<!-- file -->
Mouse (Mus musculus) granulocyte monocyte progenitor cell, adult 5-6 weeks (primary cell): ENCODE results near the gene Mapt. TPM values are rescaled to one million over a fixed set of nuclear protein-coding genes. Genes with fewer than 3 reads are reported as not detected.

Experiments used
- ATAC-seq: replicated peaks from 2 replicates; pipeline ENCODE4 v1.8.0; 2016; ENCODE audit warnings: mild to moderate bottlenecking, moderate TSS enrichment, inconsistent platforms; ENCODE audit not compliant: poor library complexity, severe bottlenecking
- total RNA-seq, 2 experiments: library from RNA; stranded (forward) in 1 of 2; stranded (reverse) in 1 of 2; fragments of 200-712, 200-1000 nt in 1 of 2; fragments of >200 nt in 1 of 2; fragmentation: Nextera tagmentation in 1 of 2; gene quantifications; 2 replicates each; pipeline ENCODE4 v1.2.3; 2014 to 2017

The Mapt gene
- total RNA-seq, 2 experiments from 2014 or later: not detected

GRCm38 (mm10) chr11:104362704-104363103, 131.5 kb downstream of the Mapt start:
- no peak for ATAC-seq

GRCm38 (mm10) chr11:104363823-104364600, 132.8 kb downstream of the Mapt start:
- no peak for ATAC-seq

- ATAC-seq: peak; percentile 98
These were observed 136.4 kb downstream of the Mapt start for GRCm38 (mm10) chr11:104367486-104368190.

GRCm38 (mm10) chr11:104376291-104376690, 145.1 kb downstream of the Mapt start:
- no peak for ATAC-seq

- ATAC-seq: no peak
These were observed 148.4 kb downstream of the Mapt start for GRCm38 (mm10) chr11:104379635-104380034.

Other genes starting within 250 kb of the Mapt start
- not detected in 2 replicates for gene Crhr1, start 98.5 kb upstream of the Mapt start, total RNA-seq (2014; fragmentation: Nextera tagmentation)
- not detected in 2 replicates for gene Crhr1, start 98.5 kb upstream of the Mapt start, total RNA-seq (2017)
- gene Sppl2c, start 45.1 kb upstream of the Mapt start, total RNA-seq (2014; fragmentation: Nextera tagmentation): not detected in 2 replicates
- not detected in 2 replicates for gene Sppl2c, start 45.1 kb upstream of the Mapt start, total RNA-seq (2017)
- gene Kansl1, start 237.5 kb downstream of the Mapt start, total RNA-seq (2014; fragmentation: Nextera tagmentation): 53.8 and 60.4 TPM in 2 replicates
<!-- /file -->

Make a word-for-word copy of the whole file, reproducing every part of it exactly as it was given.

Mouse (Mus musculus) granulocyte monocyte progenitor cell, adult 5-6 weeks (primary cell): ENCODE results near the gene Mapt. TPM values are rescaled to one million over a fixed set of nuclear protein-coding genes. Genes with fewer than 3 reads are reported as not detected.

Experiments used
- ATAC-seq: replicated peaks from 2 replicates; pipeline ENCODE4 v1.8.0; 2016; ENCODE audit warnings: mild to moderate bottlenecking, moderate TSS enrichment, inconsistent platforms; ENCODE audit not compliant: poor library complexity, severe bottlenecking
- total RNA-seq, 2 experiments: library from RNA; stranded (forward) in 1 of 2; stranded (reverse) in 1 of 2; fragments of 200-712, 200-1000 nt in 1 of 2; fragments of >200 nt in 1 of 2; fragmentation: Nextera tagmentation in 1 of 2; gene quantifications; 2 replicates each; pipeline ENCODE4 v1.2.3; 2014 to 2017

The Mapt gene
- total RNA-seq, 2 experiments from 2014 or later: not detected

GRCm38 (mm10) chr11:104362704-104363103, 131.5 kb downstream of the Mapt start:
- no peak for ATAC-seq

GRCm38 (mm10) chr11:104363823-104364600, 132.8 kb downstream of the Mapt start:
- no peak for ATAC-seq

- ATAC-seq: peak; percentile 98
These were observed 136.4 kb downstream of the Mapt start for GRCm38 (mm10) chr11:104367486-104368190.

GRCm38 (mm10) chr11:104376291-104376690, 145.1 kb downstream of the Mapt start:
- no peak for ATAC-seq

- ATAC-seq: no peak
These were observed 148.4 kb downstream of the Mapt start for GRCm38 (mm10) chr11:104379635-104380034.

Other genes starting within 250 kb of the Mapt start
- not detected in 2 replicates for gene Crhr1, start 98.5 kb upstream of the Mapt start, total RNA-seq (2014; fragmentation: Nextera tagmentation)
- not detected in 2 replicates for gene Crhr1, start 98.5 kb upstream of the Mapt start, total RNA-seq (2017)
- gene Sppl2c, start 45.1 kb upstream of the Mapt start, total RNA-seq (2014; fragmentation: Nextera tagmentation): not detected in 2 replicates
- not detected in 2 replicates for gene Sppl2c, start 45.1 kb upstream of the Mapt start, total RNA-seq (2017)
- gene Kansl1, start 237.5 kb downstream of the Mapt start, total RNA-seq (2014; fragmentation: Nextera tagmentation): 53.8 and 60.4 TPM in 2 replicates